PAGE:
With that said, back to the post at hand. Every time I play an RPG with people, I tend to get the same accusation from fellow players, which is a variation of “Ah, it’s one of your characters. One of those.” What is commonly meant there is that the characters I play tend to be flawed or damaged in crucial ways–nowadays, they’re my favorite type of character to portray in RPGs. To argue why, though, we’d have to go back a little ways to my first experiences with RPGs.

When I started with RPGs, it was, as for most others, with D&D. Baldur’s Gate had just been released (a computer game based on AD&D), and my father had bought a copy for me during a business trip in America. For the almost 25 years since then, I’ve replayed that game so frequently, even though the original 5-pack of CDs had since been replaced by a DVD, and later on just by a digital copy. Around the same time, me and some friends of mine discovered D&D 3rd edition, and met up to play that pretty much all the time. It was a great way to be social together.

As so many others at that time, I would min/max my characters–I’d design them to have the best numerical advantage in combat (the “max” part) by spending almost no in-game money or attention to the non-combat parts of the game (the “min”). The natural consequence is that there’s an excessive focus on combat in the game sessions and that actual roleplaying gets mostly ignored. A side-effect is that all characters start looking the same, in part due to the fact that there’s very little character to them, and in part because they all do the same thing: hit very hard. As you can imagine, that gets boring after a while. So, I switched over to building weird characters. I’d apply the same min-maxing zeal to bizarre characters, such as home-brewed four-armed demons that wield different whips in each hand, or a shapeshifting goo creature that has no real shape of its own but changes to fit whatever is necessary at the time. That was fun for a while, but it had the same essential problem of being a really strange fit for the story being told.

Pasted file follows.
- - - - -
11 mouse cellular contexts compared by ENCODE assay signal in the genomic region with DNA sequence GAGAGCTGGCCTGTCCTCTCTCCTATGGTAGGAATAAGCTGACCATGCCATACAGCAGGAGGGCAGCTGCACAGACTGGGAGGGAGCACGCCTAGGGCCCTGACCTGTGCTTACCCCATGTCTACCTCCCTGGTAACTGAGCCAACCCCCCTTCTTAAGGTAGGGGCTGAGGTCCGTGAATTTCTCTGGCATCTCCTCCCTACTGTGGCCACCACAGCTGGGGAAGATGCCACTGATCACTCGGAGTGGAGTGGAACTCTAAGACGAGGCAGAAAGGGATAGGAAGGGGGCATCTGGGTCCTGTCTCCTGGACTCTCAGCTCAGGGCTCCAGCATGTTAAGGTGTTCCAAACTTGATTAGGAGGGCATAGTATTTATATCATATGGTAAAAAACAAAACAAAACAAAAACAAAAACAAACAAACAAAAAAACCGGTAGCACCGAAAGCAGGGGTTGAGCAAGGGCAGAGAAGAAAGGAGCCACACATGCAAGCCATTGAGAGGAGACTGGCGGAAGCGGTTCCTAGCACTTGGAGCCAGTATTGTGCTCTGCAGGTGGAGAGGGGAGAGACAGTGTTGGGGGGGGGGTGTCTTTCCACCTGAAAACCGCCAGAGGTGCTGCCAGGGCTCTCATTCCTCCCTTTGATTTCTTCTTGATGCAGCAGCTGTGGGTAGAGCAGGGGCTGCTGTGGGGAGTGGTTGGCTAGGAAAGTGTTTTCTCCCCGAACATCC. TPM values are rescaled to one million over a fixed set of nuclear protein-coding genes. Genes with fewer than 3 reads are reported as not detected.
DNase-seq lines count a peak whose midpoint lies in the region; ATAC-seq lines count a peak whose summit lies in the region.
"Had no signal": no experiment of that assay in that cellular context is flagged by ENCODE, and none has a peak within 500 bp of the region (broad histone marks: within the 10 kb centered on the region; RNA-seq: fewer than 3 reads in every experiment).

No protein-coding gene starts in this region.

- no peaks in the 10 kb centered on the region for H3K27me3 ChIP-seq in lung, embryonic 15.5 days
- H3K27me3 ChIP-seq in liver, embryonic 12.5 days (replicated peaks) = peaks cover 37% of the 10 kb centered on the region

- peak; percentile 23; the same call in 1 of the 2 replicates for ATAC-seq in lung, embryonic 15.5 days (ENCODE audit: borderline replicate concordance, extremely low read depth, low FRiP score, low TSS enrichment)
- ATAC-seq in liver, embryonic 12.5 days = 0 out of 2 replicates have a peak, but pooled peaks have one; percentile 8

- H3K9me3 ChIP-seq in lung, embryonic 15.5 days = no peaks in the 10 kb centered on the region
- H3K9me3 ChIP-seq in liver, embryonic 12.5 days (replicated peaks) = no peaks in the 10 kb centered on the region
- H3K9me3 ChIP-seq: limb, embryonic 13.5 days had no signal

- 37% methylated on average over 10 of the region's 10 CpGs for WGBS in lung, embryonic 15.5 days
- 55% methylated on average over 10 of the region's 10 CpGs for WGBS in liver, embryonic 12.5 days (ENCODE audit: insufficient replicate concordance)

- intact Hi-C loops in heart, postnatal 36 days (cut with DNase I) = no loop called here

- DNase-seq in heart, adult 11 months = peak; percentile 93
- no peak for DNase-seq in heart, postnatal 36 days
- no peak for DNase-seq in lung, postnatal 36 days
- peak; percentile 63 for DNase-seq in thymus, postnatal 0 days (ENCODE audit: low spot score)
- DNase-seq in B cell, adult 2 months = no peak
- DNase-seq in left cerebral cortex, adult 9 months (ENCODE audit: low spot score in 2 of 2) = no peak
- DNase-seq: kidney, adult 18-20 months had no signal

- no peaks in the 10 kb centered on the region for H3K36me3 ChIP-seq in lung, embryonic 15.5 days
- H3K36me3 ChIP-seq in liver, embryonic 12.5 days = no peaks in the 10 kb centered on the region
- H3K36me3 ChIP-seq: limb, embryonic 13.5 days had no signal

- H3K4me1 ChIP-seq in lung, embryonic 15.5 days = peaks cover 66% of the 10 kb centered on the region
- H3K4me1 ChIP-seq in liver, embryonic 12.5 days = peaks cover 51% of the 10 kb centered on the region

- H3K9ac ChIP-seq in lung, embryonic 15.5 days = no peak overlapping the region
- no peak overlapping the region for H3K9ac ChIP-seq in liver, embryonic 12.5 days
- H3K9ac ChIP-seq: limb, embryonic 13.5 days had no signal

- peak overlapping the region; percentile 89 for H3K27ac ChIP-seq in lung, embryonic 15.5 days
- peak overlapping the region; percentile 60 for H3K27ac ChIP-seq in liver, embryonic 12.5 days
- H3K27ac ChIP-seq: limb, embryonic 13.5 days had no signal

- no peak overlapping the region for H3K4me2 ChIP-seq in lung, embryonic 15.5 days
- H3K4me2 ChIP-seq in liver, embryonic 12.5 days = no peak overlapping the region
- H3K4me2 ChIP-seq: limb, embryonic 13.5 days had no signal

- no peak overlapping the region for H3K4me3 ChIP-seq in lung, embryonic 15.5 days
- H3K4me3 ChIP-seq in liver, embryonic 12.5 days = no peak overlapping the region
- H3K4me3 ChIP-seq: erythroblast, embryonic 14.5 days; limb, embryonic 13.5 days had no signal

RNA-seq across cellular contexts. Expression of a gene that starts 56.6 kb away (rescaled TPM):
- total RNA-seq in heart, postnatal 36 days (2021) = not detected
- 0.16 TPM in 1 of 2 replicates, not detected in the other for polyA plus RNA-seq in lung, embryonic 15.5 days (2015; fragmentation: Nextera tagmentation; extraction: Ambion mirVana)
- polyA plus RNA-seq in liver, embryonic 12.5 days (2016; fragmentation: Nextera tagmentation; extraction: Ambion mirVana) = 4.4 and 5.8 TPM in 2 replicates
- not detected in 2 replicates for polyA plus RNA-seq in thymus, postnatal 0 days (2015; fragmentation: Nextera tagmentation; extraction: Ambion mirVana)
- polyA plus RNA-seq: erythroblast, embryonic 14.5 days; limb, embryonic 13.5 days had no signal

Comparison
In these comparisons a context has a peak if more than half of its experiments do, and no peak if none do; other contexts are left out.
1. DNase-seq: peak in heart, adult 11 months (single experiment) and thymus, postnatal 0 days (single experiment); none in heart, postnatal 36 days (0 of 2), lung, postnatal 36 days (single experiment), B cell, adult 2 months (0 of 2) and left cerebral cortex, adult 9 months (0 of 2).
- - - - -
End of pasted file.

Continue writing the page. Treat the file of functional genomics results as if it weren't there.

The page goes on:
It was after all this experimenting, I stumbled across a much more interesting way to play RPGs: just make actual characters. Not characters for a game, or something equipped to solve the problem at hand, but make just an average person. An argument I often use is that a character in a horror movie doesn’t know they’re in a horror movie. That’s exactly why they go into that dark basement because they heard a funny noise down there; after all, if I hear a funny noise in the kitchen in the middle of the night, I also go stumbling out in the dark to see what my cats knocked over this time. Yet in tabletop RPGs, so many people have their character act like a SWAT-officer about to storm into a hostage situation–makeshift weapons are sought out, careful armor prepped, and tactical plans are written out.

It took me a while to figure out exactly why that bugged me, but I settled on the idea that when a person plays like that, they’re playing against the game. The game is an adversary that they’re trying to beat by circumventing and solving all the problems. That goes counter against against having an interesting story, and reminds me of that Community clip where the character of Abed tries to tell a scary story. Trying to solve the central problem efficiently doesn’t make for interesting stories. If Frodo was just put on a giant eagle to airdrop the ring into Mount Doom, Lord of the Rings would be the most boring two-page story around (and yes, it’s been discussed frequently before. See this page for one example). Rather, Lord of the Rings is made interesting, because a quartet of unusual characters, Frodo, Sam, Merry, and Pippin, who are initially wholly unsuited for adventure get thrust into just that regardless. The actual adventurers involved, like Aragorn, Gimli, and Legolas are quite dull by comparison. I would argue that’s because LotR is inherently quite Marxist, and the latter three characters represent monarchies and old power structures, whereas the four hobbits represent a rather unusual political stance called anarcho-monarchism, but that’s a whole different blog post altogether.